Regulators trade blame as killer fuels dominate oil business
While various scientific research results have linked annual deaths of more than 100,000 Nigerians to air pollution, partly caused by the dirty fuel imported into the country by commodity dealers, the various regulatory bodies saddled with the responsibility of ensuring quality fuel sales have continued to engage in buck-passing.
The different agencies responsible for regulation in the oil and gas sector, including the Department of Petroleum Resources (DPR), Standard Organisation of Nigeria (SON), and to some extent, the Nigerian National Petroleum Corporation (NNPC), have failed in their responsibility to ensure that regulatory rules and procedures are complied with by players in the sector.
A recent research, which was publicly presented in May, and conducted by an independent international watchdog organisation – Stakeholder Democracy Network (SDN) – concluded that as dirty and unsafe for use as the fuels refined illegally by vandals in Nigeria’s creeks may be, they are ‘cleaner’ than those officially imported and legally sold at filling stations across the country.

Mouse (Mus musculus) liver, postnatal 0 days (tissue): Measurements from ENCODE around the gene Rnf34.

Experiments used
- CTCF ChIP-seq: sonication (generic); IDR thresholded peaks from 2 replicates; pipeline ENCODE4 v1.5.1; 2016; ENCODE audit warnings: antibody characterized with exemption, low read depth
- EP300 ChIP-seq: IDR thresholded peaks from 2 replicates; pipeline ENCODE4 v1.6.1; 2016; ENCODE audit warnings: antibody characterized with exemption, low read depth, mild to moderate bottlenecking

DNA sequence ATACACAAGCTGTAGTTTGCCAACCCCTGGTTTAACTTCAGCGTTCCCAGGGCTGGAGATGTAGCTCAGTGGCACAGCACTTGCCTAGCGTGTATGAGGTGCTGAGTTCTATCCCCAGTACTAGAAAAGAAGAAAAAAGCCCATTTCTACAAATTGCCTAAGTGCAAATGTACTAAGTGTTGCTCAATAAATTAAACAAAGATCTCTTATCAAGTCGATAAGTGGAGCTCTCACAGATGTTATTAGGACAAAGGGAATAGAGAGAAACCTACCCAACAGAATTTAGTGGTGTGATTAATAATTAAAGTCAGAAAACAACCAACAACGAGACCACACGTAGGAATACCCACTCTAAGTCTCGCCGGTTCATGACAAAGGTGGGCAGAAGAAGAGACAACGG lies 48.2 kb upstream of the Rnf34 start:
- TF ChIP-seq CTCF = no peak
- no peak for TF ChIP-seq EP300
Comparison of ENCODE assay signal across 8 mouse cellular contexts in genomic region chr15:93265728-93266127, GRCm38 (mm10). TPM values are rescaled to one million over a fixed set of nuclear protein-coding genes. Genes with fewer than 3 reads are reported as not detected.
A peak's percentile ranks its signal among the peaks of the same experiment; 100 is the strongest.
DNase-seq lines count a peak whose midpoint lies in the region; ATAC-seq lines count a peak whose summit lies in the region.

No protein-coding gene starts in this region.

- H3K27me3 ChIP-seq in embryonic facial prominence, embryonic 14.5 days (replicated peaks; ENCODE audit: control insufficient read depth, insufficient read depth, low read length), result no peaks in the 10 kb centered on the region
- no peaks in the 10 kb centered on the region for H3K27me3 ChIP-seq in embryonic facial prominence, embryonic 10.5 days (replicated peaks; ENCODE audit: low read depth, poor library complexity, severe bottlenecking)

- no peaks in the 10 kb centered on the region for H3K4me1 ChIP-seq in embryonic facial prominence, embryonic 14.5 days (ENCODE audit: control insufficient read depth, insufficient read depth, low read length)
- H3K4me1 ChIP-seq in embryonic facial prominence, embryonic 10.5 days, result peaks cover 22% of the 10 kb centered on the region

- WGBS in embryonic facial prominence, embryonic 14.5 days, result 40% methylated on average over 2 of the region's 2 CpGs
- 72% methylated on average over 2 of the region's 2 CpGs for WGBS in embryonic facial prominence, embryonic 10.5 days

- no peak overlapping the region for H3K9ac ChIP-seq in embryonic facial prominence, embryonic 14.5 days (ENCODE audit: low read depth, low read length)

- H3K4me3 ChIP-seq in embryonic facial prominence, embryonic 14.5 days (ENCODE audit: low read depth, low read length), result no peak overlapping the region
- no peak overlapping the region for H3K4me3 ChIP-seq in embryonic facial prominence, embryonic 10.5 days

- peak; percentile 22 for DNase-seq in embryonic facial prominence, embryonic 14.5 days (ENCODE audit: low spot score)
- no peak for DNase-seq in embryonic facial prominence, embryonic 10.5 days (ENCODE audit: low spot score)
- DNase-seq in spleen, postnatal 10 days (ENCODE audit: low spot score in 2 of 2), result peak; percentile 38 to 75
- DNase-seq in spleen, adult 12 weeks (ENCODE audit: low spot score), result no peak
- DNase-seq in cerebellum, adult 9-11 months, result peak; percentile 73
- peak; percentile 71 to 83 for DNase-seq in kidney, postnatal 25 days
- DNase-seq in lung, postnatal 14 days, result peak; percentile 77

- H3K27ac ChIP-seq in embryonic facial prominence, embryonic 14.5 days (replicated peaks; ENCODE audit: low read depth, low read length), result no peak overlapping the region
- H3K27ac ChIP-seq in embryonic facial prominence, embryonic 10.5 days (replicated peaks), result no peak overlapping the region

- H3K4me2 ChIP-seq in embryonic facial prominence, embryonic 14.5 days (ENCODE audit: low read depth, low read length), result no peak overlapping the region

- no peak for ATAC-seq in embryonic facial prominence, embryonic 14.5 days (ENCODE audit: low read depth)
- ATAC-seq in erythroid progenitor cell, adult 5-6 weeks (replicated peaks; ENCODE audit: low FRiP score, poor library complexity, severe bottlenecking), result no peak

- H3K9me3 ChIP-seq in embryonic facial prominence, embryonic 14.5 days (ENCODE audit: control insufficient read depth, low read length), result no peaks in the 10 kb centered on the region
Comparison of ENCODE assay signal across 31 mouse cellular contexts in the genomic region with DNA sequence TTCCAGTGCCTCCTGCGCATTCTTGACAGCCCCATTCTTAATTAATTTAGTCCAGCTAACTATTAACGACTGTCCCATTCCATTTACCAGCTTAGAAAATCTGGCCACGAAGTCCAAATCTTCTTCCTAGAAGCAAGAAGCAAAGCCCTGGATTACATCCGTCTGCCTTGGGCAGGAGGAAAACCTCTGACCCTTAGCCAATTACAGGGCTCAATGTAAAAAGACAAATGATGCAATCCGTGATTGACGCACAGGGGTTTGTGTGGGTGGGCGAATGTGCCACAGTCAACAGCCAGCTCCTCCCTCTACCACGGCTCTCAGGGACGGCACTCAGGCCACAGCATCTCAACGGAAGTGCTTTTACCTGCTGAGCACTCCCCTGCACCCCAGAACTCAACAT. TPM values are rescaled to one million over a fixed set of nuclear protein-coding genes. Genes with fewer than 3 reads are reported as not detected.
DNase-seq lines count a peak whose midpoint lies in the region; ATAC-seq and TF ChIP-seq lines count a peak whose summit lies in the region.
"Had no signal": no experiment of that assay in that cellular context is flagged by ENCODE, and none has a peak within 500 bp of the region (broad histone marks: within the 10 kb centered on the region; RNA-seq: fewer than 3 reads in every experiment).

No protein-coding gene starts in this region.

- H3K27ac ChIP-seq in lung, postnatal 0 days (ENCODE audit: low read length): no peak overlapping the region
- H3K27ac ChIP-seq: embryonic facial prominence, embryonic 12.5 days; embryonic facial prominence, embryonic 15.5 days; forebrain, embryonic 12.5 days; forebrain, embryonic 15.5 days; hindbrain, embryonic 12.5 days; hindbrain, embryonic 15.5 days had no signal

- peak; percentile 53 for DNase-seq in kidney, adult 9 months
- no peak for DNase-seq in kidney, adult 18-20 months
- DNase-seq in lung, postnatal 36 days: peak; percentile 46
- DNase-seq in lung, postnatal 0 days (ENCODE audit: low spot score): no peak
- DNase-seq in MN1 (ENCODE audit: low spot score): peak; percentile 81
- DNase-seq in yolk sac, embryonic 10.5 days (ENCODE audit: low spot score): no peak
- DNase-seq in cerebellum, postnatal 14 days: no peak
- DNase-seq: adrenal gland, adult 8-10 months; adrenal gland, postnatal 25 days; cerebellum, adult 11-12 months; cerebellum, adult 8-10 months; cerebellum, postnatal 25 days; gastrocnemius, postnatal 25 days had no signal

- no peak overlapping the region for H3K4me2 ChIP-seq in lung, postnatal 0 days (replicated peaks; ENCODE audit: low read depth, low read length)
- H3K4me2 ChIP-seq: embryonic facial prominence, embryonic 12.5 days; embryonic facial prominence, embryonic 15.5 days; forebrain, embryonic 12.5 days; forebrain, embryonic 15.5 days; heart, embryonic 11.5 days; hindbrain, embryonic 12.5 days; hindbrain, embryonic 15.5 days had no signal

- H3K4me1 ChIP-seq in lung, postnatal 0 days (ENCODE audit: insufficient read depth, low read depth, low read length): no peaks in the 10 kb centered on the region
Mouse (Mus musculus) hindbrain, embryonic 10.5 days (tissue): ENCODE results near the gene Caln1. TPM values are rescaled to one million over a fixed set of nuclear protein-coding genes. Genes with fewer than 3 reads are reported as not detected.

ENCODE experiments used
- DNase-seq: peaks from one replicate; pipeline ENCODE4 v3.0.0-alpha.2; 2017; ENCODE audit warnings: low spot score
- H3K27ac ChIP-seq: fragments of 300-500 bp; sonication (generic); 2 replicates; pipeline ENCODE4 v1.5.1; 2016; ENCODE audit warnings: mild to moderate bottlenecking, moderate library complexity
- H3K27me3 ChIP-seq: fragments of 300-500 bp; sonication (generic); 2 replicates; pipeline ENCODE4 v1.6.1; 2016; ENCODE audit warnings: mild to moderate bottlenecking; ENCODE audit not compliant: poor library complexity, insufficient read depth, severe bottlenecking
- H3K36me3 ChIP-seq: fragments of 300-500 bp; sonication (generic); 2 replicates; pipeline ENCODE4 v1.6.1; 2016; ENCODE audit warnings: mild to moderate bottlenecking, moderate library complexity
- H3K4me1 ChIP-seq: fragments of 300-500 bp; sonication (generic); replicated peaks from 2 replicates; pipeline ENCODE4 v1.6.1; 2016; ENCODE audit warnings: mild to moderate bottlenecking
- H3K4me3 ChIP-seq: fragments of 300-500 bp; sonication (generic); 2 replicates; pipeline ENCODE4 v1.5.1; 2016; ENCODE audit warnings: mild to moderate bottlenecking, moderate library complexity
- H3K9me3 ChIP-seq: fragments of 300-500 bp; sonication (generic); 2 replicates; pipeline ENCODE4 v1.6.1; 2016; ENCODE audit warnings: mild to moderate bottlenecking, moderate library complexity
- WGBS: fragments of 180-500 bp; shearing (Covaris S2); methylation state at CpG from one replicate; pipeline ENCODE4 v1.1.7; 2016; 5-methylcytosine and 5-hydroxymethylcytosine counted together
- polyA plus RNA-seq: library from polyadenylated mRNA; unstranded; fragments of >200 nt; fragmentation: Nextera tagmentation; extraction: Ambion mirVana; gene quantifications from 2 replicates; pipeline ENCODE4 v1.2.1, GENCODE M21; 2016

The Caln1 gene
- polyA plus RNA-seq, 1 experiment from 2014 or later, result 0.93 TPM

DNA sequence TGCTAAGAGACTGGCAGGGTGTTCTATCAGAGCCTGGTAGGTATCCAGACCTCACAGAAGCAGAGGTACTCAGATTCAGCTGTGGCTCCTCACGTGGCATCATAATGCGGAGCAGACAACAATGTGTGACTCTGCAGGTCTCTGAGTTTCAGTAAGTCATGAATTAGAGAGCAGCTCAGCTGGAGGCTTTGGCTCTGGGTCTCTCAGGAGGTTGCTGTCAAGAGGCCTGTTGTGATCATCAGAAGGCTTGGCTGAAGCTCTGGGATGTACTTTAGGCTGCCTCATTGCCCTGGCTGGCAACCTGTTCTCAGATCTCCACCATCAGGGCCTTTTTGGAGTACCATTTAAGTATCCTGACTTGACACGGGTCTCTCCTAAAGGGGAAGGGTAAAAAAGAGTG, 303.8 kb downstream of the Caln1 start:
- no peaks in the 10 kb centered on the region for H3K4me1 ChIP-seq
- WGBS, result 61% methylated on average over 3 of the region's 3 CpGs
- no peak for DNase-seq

It is a confirmation of a report earlier released in 2018 by the Dutch government which revealed that fuels refined in the Netherlands and exported to West African countries including Nigeria are far below officially recommended standards and cannot be sold anywhere in Europe.
According to the SDN report, samples taken from official filling stations in Lagos, Nigeria’s densely populated commercial centre, and those collected from artisanal refineries in the creeks of Bayelsa and Rivers States were subjected to laboratory tests to confirm their toxicity and their compliance with best quality standards.
The research, which is said to be partly funded by the UK Foreign Office’s anti-corruption conflict, stability and security fund, is part of SDN’s efforts to assist those affected by the extractive industry and weak governance by exposing irregularities and shady deals.